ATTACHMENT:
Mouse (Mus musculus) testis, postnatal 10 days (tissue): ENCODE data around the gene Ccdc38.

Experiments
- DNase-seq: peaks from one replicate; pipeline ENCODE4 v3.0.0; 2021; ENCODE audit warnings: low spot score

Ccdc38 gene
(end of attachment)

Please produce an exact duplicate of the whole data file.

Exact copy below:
Mouse (Mus musculus) testis, postnatal 10 days (tissue): ENCODE data around the gene Ccdc38.

Experiments
- DNase-seq: peaks from one replicate; pipeline ENCODE4 v3.0.0; 2021; ENCODE audit warnings: low spot score

Ccdc38 gene